A Welcome and a Definition

Culture Vulture: "A person with a strong, sometimes obsessive, interest in the arts." Culture Vultures spend a lot of time observing the world. This is where those observations come out.

Sunday, August 15, 2010

Sedaris vs. Burroughs

I was having a conversation with friends about going to see David Sedaris when he comes to town to speak next year. I casually mentioned that I wasn't sure I wanted to go, and added I much prefer Augusten Burroughs. My friends basically replied to me that Augusten Burroughs wrote one fabulous book and several terrible ones. Au contraire, I said! This got me thinking about the merits and demerits of both authors.

Sedaris: Now I will give Sedaris credit for basically being the first commercial writer in contemporary times to write these confessional essays/ novels. I think, as a society, we've become more confessional, and his books came out just as we made that leap. Sedaris' work is consistently good. While many people hold up Naked or Me Talk Pretty One Day as his best works, pretty much all his work is on par. However, I think his work can be too staid sometimes. He is very mainstream because he is confessional but it doesn't really offend. I don't think Sedaris really pushes the boundaries often.

Burroughs: Okay, everyone knows Running with Scissors was wonderful (However, don't watch the movie!). I will agree with my friends the point that nothing Burroughs wrote so far has stood up to Running. However, I have to disagree that nothing else he wrote was notable. My second favorite by him is Magical Thinking, which is more a collection of essays than a memoir. I also enjoyed Dry but that may have been because I read it first, before Running. I think that is the biggest problem with Burroughs: he released his best book first, so everything pales in comparison.

One thing I do appreciate about Burroughs is his ability to take some horrific events and writes about them in a such a way that shows the humor in them. He can be macabre, but I think for the most part, it works well. Sometimes his quality does fluctuate (I just barely got through Wolf at the Table), but I think overall his genius separates him from Sedaris.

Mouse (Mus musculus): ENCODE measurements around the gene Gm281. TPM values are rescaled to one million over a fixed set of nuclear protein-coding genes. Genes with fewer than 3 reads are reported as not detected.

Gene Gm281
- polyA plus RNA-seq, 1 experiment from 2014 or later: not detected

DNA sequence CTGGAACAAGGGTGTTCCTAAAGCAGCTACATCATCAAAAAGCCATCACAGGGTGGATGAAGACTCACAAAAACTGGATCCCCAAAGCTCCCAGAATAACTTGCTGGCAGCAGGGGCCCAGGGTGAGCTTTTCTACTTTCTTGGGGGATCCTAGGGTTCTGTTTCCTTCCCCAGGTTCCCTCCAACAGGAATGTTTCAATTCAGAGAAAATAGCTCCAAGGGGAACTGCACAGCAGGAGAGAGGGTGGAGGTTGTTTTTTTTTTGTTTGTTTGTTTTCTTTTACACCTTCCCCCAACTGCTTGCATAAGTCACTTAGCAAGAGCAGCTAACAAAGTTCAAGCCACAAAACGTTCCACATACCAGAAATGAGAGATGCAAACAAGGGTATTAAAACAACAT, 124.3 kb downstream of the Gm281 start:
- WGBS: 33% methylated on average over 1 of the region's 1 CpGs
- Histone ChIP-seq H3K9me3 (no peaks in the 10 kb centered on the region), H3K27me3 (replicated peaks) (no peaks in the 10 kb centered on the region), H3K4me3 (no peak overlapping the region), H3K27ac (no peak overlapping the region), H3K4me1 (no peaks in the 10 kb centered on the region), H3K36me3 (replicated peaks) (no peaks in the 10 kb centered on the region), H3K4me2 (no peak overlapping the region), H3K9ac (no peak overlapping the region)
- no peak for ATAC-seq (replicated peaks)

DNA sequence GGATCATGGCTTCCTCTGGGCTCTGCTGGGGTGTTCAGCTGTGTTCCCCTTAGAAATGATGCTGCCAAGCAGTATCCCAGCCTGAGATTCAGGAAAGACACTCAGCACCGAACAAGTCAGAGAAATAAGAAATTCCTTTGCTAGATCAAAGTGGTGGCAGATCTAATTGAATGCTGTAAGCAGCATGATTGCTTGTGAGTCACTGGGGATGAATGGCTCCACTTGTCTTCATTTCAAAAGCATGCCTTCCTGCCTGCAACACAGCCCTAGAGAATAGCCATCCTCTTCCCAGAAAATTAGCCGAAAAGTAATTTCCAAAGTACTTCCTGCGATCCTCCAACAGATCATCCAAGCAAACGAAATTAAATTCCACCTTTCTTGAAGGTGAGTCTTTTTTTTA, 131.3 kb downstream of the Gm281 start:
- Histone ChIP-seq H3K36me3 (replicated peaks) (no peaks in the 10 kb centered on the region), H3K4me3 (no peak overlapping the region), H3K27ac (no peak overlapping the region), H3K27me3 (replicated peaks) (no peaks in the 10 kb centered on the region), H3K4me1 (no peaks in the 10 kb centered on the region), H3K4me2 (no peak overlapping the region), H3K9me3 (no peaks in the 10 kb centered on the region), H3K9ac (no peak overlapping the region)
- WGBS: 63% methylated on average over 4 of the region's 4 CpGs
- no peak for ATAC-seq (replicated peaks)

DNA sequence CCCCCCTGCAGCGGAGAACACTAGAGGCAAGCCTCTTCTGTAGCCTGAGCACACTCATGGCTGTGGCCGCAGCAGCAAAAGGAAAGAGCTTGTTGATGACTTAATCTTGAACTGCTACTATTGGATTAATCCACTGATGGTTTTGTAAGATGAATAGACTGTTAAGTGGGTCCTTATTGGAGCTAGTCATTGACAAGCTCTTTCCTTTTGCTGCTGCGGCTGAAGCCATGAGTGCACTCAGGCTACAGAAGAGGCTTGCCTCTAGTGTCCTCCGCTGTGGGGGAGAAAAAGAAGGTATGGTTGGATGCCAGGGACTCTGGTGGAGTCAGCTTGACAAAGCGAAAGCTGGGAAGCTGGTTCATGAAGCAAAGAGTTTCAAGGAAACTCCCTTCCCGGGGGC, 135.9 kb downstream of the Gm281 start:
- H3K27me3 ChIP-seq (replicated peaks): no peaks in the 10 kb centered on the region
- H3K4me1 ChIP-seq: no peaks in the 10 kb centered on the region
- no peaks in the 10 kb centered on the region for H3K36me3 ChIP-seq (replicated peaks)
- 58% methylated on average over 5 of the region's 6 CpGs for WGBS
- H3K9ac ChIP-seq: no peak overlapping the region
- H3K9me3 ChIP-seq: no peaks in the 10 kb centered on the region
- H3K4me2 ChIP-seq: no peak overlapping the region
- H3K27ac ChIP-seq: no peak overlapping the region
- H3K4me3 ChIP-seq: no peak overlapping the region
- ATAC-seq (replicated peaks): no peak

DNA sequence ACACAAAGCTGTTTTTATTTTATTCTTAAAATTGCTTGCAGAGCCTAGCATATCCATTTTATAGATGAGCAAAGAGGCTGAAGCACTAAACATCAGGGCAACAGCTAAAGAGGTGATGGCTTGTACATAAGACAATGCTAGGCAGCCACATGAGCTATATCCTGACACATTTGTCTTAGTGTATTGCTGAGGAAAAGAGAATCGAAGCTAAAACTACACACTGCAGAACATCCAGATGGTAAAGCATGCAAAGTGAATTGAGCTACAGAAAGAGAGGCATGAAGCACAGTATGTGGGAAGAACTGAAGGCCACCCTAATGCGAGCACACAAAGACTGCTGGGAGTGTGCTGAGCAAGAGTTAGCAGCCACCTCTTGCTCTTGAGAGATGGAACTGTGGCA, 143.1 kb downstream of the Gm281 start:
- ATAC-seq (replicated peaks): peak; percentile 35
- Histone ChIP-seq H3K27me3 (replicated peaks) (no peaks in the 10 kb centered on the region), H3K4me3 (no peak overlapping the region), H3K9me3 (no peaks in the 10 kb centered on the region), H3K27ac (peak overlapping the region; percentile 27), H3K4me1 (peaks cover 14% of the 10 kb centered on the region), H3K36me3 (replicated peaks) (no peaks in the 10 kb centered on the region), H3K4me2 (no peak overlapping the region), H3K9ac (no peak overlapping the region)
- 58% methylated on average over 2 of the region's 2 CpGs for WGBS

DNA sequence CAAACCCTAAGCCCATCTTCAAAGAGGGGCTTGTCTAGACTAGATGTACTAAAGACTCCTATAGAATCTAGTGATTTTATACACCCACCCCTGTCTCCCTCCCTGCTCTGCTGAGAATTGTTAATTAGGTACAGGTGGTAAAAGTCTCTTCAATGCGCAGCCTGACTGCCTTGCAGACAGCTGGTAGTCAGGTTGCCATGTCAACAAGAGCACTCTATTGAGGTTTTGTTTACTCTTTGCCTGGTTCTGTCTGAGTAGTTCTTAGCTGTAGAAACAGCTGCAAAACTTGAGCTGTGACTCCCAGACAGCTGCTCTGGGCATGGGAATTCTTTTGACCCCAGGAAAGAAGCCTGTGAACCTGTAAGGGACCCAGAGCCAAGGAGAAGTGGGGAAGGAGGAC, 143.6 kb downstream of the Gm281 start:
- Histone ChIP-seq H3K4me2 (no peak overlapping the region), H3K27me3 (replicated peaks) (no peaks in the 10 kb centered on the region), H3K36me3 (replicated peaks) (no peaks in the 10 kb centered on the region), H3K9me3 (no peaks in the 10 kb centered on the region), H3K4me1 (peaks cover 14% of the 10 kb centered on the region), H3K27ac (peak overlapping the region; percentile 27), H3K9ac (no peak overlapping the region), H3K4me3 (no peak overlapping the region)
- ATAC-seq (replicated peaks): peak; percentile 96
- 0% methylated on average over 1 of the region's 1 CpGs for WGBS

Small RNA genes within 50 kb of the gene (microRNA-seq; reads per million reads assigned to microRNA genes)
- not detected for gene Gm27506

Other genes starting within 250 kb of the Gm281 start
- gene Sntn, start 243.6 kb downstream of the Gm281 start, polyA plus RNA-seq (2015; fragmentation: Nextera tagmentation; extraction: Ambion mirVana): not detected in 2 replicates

I know I am in the minority on this, so feel free to leave a comment and respond.


  1. "I don't think Sedaris really pushes the boundaries often." I don't know about this. Some of his stuff (the story about exchange student written all into a family Christmas letter, for example) is really inventive and twisted. I think what's funny about it is how many older women have secretly taken to him.

  2. I have to say, though I like Burroughs' work and I've been meaning to read Dry, Sedaris consistently wins my heart. Burroughs is a talented writer and everything you said about him was spot-on, but I tend to think he sensationalizes things a bit in his writing; perhaps it's because he writes about much more horrific things than Sedaris does, but I can get a little irked by Burroughs' style at times. And yes, the movie version of RWS was one of the worst things I've ever seen. I made a special trip to the theater by myself and I was so disappointed.

  3. Since we already spoke about this, you know that I prefer Sedaris and for many of the reasons Jaclyn just stated. Burroughs is a good writer and deserves some praise and I've liked most of his books, but he is a little over the top. Like I tell my students, you don't have to write about the most horrible events to have a great piece. Sedaris brings humor and insight into relationships and family dynamics that I don't think Burroughs comes close to capturing. I always feel connected to Sedaris when I'm reading him, but with Burroughs I always feel like the outsider looking in on this crazed landscape. Both styles can be fun and effective, but Sedaris is someone I could come back to over and over again and Burroughs isn't.

  4. For me Running With Scissors was a rather shocking story with humorous aspects. But mostly just sad and disturbing. So I prefer the works of David Sedaris, they are more fun to read.